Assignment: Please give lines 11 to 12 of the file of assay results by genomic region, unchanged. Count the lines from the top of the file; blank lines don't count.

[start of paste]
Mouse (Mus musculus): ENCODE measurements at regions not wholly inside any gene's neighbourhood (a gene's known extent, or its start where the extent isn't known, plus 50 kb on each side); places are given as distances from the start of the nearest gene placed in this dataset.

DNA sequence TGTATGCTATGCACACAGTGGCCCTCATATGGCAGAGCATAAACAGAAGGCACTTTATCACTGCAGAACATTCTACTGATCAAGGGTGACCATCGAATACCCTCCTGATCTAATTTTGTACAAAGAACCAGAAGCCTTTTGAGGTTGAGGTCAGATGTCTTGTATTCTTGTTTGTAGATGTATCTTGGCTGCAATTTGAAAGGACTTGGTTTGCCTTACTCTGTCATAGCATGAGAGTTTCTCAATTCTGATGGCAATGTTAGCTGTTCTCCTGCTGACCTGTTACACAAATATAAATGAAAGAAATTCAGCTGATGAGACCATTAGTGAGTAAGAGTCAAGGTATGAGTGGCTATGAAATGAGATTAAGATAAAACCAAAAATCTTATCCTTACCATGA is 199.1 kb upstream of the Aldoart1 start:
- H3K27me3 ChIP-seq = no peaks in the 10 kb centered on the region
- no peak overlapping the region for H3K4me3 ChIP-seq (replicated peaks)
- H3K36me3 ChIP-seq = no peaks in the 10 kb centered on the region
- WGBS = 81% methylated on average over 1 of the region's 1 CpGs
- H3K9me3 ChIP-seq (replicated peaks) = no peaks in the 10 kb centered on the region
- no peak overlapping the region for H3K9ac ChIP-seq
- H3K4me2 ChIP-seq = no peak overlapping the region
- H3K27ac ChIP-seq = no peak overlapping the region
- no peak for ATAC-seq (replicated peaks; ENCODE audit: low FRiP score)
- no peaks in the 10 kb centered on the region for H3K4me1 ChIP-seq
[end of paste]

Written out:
- no peak for ATAC-seq (replicated peaks; ENCODE audit: low FRiP score)
- no peaks in the 10 kb centered on the region for H3K4me1 ChIP-seq